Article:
ChoicePoint's Letter to Consumers Whose Information Was Compromised
Names, addresses and Social Security numbers may have been viewed by businesses that are not allowed access to such information.
May 01, 2005 — [Consumer name and address redacted]
I'm writing to inform you of a recent crime committed against ChoicePoint that MAY have resulted in your name, address, and Social Security number being viewed by businesses that are not allowed access to such information. We have reason to believe your personal information may have been obtained by unauthorized third parties, and we deeply regret any inconvenience this event may cause you.
Although we have been informed that disclosing too many details of the crime may hurt on-going criminal investigations, we wanted to provide you with some information related to this incident that may help you protect yourself against identity theft. First and foremost, we are actively working with the appropriate police agencies on this matter.
We believe that several individuals, posing as legitimate business customers, recently committed fraud by claiming to have a lawful purpose for accessing information about individuals, when in fact, they did not. When the fraud was discovered, access to information was discontinued and the authorities were notified.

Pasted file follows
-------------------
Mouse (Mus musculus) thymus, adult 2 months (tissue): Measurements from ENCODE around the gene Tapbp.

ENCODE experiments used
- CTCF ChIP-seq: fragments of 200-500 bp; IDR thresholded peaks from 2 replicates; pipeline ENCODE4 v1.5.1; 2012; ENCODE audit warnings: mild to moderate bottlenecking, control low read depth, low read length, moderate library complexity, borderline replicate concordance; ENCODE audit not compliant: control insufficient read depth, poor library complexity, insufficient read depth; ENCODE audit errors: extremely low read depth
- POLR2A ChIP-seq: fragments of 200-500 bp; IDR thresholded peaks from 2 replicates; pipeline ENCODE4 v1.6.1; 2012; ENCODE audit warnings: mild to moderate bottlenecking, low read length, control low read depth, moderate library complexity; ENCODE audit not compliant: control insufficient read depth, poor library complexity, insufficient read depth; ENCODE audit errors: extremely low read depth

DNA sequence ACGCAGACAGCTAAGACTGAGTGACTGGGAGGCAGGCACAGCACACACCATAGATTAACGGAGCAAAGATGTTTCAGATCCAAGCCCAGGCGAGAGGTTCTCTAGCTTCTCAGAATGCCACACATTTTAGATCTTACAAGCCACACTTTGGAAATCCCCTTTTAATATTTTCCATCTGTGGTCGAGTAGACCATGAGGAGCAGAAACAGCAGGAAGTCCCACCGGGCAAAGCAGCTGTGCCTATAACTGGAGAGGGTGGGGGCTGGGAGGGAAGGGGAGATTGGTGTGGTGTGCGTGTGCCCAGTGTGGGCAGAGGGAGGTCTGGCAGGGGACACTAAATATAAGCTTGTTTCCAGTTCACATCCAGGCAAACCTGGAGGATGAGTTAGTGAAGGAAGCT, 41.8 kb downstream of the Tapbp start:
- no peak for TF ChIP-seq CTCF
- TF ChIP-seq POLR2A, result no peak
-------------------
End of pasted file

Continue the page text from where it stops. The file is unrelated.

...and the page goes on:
We are working with local and federal law enforcement officials to identify the people responsible for the theft of the information so they may be prosecuted for their actions. We have adjusted our procedures to help protect against a repeat event.
As information, our business customers use ChoicePoint to verify information supplied by individuals as part of a business transaction, often as part of an application for insurance, a job, or a home lease. We rely on information, including public records that are available to any citizen. This includes information created by a government agency such as a criminal history or property ownership record. We also use publicly available information, such as a published telephone number.
There are some actions, though, that only you can take to protect yourself from the misuse of information about you.
First, industry experts recommend that you place a fraud alert on your credit report by calling the toll-free number of any one of the three credit bureaus listed below. As soon as one credit bureau confirms your fraud alert, the other two credit bureaus will automatically be notified to place fraud alerts on your credit report, and all three reports will be sent to you free of charge.
Second, when you receive your credit reports, please review them carefully. Look for inquiries that you did not initiate, accounts you did not open, and unexplained debts on the accounts you opened. If there are accounts or charges you did not authorize, immediately notify the credit bureau by telephone and in writing.